PREVIEWS: "Mighty Thor," "Star Wars," & More Marvel Comics On Sale February 17, 2016
So a couple weeks ago I posted a round up of my favorite news from SDCC 2012. It’s now only fair that I talk about what I found to be the most disappointing news to come out of SDCC 2012. And I’m only going to talk about one thing, because the continued weirdness when it comes to characters like Stephanie Brown and Cass Cain though depressing as all get out, is both expected, and perhaps in a way, tied to what I’m going to talk about anyway.
This image, which is not perfect, but which I happen to really adore on multiple levels (and independent of knowing ANYTHING about it), has been making the rounds (I first saw it at Escher Girls, and then at DC Women Kicking Ass, Brian also wrote about it when the news first came out) with the story that the artist was given these notes about it while at a portfolio review in SDCC:
“Her breasts are much too small and do not have the lift that superhero women should have. Her jawline is fat and her neck much too long. The style of her hair is clunky and does not flow in a sense that a super human would. Her hips, waist and thighs are too big and she honestly looks fat. No one is going to want to read a comic with a fat female protagonist. I honestly recommend looking at issues of Sport’s Illustrated to get the right anatomy. Those women are the peak of human perfection, and that is what we want in this industry.”
Now, let’s be very clear here about two things before we get into this:
#1. Technically, this quote says “look at issues of Sports Illustrated” which does not necessarily mean Sports Illustrated Swimsuit Edition. However, I pulled cover images for the last two years from Sports Illustrated. Here are the four covers in 2010 and 2011 that feature women and that are NOT the Swimsuit Issue:
These women do not look to me unlike Selkiesiun’s Batwoman image, so I can only assume (without buying every issue of Sports Illustrated and poring over every image) that this portfolio review person is referring more to what we all think of when someone says “women” and “Sports Illustrated”, which are the notorious Swimsuit Issues. Here are the two Swimsuit Issue covers from 2010 and 2011:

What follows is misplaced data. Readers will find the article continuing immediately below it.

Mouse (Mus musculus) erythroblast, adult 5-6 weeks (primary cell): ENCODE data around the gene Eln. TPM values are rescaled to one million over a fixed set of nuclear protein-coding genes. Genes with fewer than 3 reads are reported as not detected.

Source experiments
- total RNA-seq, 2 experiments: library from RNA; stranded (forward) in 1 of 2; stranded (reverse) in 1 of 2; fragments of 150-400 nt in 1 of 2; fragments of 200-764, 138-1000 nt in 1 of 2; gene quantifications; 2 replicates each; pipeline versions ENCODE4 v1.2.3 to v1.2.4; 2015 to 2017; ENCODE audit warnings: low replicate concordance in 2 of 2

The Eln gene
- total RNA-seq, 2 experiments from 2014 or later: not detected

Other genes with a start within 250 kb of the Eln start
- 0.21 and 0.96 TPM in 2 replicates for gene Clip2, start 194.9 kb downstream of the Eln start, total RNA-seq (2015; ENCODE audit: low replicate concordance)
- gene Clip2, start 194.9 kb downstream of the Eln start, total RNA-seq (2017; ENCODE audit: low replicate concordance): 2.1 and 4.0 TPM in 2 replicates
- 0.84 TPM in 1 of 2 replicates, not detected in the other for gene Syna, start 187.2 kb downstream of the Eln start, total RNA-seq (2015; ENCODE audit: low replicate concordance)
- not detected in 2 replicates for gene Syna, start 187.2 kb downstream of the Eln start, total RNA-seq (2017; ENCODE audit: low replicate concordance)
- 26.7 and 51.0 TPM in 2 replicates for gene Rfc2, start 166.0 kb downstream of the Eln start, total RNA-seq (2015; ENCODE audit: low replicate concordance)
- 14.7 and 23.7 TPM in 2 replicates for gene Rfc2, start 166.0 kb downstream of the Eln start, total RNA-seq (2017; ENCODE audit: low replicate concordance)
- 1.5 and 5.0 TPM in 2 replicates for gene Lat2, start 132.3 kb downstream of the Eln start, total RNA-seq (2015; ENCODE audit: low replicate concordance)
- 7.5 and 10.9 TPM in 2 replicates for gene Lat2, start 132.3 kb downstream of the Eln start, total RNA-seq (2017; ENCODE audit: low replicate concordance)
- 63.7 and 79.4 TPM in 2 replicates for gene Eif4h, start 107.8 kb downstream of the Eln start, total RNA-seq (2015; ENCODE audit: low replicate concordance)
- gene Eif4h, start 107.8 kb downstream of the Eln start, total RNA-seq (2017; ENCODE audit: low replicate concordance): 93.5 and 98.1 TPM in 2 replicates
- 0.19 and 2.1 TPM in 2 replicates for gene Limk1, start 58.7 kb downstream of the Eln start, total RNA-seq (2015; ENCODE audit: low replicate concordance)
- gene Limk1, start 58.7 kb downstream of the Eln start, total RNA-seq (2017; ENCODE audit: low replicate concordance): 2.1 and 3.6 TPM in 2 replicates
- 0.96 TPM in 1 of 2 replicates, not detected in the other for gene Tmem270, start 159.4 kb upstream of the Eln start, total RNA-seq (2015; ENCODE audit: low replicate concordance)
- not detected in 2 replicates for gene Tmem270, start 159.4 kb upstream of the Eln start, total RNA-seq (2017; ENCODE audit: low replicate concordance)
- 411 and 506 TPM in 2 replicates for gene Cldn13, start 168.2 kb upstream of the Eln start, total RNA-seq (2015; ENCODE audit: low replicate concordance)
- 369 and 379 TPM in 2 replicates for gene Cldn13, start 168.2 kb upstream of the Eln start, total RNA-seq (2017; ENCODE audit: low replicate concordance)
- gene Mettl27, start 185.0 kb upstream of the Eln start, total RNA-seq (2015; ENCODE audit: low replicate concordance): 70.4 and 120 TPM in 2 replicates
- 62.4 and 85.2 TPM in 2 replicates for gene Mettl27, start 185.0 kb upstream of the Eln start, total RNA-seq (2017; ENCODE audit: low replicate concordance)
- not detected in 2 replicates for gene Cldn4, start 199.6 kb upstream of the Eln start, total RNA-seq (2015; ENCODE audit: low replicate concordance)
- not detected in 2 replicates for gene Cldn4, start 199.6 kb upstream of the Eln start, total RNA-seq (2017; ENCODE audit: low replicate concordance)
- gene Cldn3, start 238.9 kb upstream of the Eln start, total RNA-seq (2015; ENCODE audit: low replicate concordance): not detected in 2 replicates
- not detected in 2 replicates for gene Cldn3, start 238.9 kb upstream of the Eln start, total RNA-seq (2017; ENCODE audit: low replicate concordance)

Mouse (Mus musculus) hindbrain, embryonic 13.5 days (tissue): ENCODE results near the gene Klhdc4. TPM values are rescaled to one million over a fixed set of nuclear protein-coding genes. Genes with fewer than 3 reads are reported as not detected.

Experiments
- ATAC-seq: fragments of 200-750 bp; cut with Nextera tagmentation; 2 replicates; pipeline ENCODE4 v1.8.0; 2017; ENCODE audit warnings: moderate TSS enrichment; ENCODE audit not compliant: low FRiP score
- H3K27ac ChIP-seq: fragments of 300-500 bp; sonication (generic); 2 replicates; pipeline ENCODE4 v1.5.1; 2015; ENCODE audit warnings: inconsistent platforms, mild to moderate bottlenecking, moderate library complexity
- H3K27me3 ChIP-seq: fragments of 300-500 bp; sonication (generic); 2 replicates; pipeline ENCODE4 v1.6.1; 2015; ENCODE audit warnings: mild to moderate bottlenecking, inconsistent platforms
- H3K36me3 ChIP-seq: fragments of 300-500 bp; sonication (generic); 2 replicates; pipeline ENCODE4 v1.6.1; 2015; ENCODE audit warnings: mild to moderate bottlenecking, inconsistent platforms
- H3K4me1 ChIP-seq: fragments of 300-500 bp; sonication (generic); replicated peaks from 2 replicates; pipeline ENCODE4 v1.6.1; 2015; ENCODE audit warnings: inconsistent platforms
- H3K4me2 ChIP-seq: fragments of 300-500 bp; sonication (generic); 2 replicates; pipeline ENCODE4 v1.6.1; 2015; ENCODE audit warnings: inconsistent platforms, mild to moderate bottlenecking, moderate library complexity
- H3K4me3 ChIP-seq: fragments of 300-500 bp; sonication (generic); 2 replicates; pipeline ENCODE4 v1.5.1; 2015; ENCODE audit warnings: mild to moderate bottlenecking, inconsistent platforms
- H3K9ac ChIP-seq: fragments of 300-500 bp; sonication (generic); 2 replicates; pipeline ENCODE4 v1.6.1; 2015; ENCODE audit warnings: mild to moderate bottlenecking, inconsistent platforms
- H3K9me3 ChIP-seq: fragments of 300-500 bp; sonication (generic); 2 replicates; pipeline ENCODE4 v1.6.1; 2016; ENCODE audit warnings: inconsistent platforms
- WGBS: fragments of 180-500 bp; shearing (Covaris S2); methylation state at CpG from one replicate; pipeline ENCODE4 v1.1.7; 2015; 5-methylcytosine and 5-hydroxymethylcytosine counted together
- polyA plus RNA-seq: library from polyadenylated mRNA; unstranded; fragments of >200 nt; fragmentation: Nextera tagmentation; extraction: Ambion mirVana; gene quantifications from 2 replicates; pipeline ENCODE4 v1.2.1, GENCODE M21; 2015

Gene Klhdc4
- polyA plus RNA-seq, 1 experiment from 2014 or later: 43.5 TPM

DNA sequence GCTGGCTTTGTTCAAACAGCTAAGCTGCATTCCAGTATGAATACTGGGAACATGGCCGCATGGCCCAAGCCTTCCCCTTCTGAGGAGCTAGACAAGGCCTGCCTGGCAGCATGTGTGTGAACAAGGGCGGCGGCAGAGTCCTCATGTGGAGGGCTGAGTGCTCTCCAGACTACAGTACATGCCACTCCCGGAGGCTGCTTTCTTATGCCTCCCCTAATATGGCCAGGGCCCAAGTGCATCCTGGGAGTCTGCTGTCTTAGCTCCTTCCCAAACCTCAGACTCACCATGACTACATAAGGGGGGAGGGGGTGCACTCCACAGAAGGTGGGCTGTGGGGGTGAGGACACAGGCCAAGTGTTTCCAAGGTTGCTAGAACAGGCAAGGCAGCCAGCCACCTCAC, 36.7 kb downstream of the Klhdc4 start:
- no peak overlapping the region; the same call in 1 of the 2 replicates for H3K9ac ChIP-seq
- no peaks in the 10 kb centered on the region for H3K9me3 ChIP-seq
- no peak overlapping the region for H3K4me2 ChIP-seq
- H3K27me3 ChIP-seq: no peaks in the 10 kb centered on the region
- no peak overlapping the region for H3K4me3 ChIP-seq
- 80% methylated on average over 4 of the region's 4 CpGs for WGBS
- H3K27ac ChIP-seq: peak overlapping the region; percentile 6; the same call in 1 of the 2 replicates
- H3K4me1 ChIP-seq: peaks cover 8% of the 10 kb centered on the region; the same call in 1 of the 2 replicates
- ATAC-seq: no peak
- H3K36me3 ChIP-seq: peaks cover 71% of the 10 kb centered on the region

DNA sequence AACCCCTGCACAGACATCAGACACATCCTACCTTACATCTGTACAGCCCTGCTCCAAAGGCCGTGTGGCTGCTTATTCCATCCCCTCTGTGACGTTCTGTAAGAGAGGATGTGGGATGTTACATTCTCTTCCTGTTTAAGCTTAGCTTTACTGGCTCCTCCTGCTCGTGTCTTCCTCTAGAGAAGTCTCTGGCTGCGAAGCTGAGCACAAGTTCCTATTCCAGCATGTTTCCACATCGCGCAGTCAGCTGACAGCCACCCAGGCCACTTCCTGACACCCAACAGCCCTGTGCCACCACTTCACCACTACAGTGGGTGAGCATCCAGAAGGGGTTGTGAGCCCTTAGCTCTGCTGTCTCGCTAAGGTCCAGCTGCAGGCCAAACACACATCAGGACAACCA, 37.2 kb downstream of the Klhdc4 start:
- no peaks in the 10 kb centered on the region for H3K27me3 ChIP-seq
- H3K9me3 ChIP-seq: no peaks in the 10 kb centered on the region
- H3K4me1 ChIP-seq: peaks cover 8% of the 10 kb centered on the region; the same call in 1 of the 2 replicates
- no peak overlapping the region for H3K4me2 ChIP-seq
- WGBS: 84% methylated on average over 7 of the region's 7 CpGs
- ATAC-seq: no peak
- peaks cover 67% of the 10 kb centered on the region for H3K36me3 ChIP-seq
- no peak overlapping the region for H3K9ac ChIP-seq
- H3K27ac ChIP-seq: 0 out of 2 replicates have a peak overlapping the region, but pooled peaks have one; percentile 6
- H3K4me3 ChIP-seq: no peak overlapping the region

And I think, it’s not a leap for us all to agree that the swimsuit covers look far more like most traditionally represented superheroines, than the first four covers. So, while the comment wasn’t explicit in what it meant, it’s pretty obvious to even the casual observer what he or she meant.
#2. The artist has come forward to say that it was NOT a comment made by DC or Marvel and though she admits that she heard similar frustrating comments by multiple portfolio reviewers, the above remark was the most harsh and did not come from DC or Marvel.
But does it really matter? In fact, I think it’s perhaps MORE alarming that this came from a smaller publisher. At this point, we expect the smaller publishers to be a place where you can do something a little different than “traditional” mainstream superheroes. So, while I would have almost expected a comment like this from the big two (and would have been disappointed in them) I am quite frankly stunned to hear a comment like this coming from a smaller publisher.
Before we even get into what’s so disturbing about this, let’s just look more closely at this illustration. Check out these two images side by side…notice my red lines, which I copied and pasted (and then slightly resized to fit the new drawing, while keeping the dimensions exactly the same).
So this woman’s drawing, which is apparently of a “fat female protagonist which nobody wants to read about” has almost the exact body dimensions of Marilyn Monroe. Monroe, who is still considered one of the most beautiful (and sexy) women of all time, and someone that when you search her name brings up over 75 million results on Google. Yeah, clearly NOBODY is interested in someone that looks like her.